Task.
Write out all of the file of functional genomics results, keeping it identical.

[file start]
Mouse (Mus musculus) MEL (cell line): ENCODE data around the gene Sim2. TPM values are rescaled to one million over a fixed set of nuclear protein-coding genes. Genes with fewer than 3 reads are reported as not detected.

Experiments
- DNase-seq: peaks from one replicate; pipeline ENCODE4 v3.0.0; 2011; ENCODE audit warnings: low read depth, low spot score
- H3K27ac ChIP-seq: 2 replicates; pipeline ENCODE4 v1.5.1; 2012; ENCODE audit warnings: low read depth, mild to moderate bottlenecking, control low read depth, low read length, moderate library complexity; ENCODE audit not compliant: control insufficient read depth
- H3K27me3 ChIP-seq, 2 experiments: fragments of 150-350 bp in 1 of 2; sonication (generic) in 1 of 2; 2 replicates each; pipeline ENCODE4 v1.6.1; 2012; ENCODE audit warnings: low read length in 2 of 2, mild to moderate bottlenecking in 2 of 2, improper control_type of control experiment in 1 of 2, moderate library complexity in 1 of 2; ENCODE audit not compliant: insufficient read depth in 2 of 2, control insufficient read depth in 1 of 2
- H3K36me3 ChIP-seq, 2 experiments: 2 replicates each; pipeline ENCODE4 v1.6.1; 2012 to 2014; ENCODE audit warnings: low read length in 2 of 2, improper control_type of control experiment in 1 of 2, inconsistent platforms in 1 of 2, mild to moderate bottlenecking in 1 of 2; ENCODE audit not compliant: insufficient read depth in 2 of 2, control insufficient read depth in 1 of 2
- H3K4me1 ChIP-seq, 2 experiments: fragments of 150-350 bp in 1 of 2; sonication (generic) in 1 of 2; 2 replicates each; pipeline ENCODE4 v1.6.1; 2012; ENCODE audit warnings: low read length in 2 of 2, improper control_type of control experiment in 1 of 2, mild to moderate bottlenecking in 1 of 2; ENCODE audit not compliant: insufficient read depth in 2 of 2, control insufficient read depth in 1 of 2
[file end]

Mouse (Mus musculus) MEL (cell line): ENCODE data around the gene Sim2. TPM values are rescaled to one million over a fixed set of nuclear protein-coding genes. Genes with fewer than 3 reads are reported as not detected.

Experiments
- DNase-seq: peaks from one replicate; pipeline ENCODE4 v3.0.0; 2011; ENCODE audit warnings: low read depth, low spot score
- H3K27ac ChIP-seq: 2 replicates; pipeline ENCODE4 v1.5.1; 2012; ENCODE audit warnings: low read depth, mild to moderate bottlenecking, control low read depth, low read length, moderate library complexity; ENCODE audit not compliant: control insufficient read depth
- H3K27me3 ChIP-seq, 2 experiments: fragments of 150-350 bp in 1 of 2; sonication (generic) in 1 of 2; 2 replicates each; pipeline ENCODE4 v1.6.1; 2012; ENCODE audit warnings: low read length in 2 of 2, mild to moderate bottlenecking in 2 of 2, improper control_type of control experiment in 1 of 2, moderate library complexity in 1 of 2; ENCODE audit not compliant: insufficient read depth in 2 of 2, control insufficient read depth in 1 of 2
- H3K36me3 ChIP-seq, 2 experiments: 2 replicates each; pipeline ENCODE4 v1.6.1; 2012 to 2014; ENCODE audit warnings: low read length in 2 of 2, improper control_type of control experiment in 1 of 2, inconsistent platforms in 1 of 2, mild to moderate bottlenecking in 1 of 2; ENCODE audit not compliant: insufficient read depth in 2 of 2, control insufficient read depth in 1 of 2
- H3K4me1 ChIP-seq, 2 experiments: fragments of 150-350 bp in 1 of 2; sonication (generic) in 1 of 2; 2 replicates each; pipeline ENCODE4 v1.6.1; 2012; ENCODE audit warnings: low read length in 2 of 2, improper control_type of control experiment in 1 of 2, mild to moderate bottlenecking in 1 of 2; ENCODE audit not compliant: insufficient read depth in 2 of 2, control insufficient read depth in 1 of 2